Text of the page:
Staunton, December 15 – Vladimir Putin has made the Russian language the defining feature of his Russian world, but the share of the world’s population speaking that language has been in sharp decline, especially since 1991, and is projected to fall another 50 percent more before 2050, Igor Yakovenko says.
In 1914, the Moscow Center for Social Predictions says, 7.9 percent of the world’s people spoke Russian. That figure had fallen to 5.9 percent by 1990, largely because of the growth of other language communities; but has fallen to roughly three percent now and is projected to decline to 1.4 percent by 2050 (kasparov.ru/material.php?id=5FD7947586734).
Much of the decline since 1991 has been driven by changes in the countries that emerged out of the USSR, with people in them preferring to speak the languages of their titular nationality and often viewing Russia because of Moscow’s aggressive policies toward them as the language of the enemy, the Moscow commentator continues.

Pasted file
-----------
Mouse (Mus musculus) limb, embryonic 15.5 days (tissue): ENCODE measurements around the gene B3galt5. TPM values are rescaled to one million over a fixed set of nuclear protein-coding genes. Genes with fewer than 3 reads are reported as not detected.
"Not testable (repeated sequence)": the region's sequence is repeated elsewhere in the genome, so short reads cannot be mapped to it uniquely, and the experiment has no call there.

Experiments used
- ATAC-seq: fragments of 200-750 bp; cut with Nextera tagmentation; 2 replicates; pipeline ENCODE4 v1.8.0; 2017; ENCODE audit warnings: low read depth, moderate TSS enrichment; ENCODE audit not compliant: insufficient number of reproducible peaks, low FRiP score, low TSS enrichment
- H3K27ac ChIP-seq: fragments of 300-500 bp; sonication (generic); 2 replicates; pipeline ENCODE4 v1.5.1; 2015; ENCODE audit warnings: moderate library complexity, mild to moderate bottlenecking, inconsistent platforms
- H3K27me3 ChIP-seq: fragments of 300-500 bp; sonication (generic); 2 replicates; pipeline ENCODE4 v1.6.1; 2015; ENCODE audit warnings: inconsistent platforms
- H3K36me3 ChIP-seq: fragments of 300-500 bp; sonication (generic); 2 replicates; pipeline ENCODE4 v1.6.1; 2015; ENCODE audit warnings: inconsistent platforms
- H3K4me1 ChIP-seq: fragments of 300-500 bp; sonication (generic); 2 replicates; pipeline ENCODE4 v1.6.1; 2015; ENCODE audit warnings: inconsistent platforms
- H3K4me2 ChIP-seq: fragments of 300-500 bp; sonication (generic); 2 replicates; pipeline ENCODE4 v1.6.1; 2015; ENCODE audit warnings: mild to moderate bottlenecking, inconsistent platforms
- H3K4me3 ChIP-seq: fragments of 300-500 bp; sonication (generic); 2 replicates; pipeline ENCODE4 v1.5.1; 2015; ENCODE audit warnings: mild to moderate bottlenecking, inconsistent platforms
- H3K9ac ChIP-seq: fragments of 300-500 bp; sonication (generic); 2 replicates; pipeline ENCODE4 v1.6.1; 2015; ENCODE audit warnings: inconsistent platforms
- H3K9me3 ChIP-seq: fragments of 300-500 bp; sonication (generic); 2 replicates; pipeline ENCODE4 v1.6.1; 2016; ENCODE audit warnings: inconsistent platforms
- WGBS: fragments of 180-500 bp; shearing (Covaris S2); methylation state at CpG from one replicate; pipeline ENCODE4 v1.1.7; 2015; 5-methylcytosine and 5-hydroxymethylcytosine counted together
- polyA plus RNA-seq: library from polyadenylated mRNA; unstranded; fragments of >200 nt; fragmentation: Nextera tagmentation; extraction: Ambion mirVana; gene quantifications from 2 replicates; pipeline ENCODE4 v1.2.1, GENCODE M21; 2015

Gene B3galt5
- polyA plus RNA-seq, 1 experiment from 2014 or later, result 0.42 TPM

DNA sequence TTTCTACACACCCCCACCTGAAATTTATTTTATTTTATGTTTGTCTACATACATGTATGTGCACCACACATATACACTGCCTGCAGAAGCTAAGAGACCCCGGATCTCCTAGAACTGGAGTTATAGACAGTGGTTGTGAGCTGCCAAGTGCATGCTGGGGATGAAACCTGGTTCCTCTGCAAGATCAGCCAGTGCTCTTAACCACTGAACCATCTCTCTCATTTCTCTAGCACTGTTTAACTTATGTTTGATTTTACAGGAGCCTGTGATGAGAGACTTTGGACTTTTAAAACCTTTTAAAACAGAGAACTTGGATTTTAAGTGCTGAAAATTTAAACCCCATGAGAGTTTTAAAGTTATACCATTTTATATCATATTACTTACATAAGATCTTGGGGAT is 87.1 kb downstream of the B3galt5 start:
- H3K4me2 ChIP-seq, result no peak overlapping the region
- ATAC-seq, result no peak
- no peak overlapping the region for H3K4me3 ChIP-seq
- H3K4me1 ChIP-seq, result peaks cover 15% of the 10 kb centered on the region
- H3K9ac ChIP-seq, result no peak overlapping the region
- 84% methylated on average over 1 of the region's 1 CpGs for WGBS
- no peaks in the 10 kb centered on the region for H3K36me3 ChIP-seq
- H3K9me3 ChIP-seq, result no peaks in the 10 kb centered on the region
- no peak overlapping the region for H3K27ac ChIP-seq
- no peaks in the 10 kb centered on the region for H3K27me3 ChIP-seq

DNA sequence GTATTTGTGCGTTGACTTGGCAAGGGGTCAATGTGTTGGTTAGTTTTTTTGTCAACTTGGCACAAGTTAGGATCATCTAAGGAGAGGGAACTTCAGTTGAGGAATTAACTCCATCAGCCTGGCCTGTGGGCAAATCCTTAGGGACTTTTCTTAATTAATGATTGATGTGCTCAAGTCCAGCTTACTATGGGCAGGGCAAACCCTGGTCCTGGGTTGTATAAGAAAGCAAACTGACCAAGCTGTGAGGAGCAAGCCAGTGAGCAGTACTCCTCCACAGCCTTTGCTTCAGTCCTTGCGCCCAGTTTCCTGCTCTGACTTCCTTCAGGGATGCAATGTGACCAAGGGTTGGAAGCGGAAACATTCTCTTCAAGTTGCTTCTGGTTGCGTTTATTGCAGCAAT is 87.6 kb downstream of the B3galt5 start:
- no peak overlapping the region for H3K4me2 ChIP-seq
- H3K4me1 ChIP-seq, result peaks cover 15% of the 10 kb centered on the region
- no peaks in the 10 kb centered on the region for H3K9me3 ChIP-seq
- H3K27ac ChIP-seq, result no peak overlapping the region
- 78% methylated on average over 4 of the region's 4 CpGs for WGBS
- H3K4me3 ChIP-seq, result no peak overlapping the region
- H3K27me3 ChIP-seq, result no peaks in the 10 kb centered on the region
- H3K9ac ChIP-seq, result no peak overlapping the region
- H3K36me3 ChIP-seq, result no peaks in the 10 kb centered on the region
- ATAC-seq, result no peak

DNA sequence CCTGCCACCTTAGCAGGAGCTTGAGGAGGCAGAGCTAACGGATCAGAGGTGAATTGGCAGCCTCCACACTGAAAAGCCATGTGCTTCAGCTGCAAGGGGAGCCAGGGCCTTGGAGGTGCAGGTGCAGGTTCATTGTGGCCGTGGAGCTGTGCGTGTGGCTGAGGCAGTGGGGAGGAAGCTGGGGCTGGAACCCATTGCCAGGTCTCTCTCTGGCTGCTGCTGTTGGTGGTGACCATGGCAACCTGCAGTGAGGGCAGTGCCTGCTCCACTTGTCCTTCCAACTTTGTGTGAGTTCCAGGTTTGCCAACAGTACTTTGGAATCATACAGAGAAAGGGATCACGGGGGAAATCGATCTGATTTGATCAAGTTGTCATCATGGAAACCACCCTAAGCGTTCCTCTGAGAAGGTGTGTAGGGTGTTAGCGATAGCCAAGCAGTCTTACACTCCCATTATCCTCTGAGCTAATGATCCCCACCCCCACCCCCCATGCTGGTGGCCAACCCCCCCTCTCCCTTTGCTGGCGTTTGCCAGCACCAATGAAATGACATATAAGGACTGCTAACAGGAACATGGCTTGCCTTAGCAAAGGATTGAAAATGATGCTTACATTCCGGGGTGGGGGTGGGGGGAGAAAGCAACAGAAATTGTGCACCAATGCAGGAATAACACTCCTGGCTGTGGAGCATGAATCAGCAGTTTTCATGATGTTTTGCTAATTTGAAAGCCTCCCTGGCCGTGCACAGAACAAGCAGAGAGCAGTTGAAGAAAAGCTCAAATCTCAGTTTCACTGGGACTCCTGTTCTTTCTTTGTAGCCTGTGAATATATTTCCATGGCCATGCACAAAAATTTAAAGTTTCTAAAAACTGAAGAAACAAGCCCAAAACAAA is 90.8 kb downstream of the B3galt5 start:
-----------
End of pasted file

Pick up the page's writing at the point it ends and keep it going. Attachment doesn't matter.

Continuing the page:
At the same time, Yakovenko says, Russian has ceased to be attractive to others. It can’t compete with English or Chinese as a language in which scholarly work and the Internet are conducted – more than 80 percent of Internet sites are in English – and thus knowledge of Russian doesn’t provide the social lift that knowledge of these other two can.
Putin and many around him are inclined to blame this on a conspiracy of other countries and say that they can counter it by creating Russian-language portals and publications. But unless there is a demand for these, people are unlikely to be attracted to Russian; and the share speaking it will continue to fall.
“Today,” the commentator says, “people speak Russian first of all because it is their native language and secondly because it is the state language in their countries. There are now no other causes for the preservation of Russian beyond the borders of it ‘mother’ country, and there are none in prospect.”
But Yakovenko concludes, “Russia is an unpredictable country. And therefore, one can’t entirely exclude that on the debris of the Russian Empire will arise something capable of making Russian fashionable. But one can hardly see that possibility emerging from present day Russia.”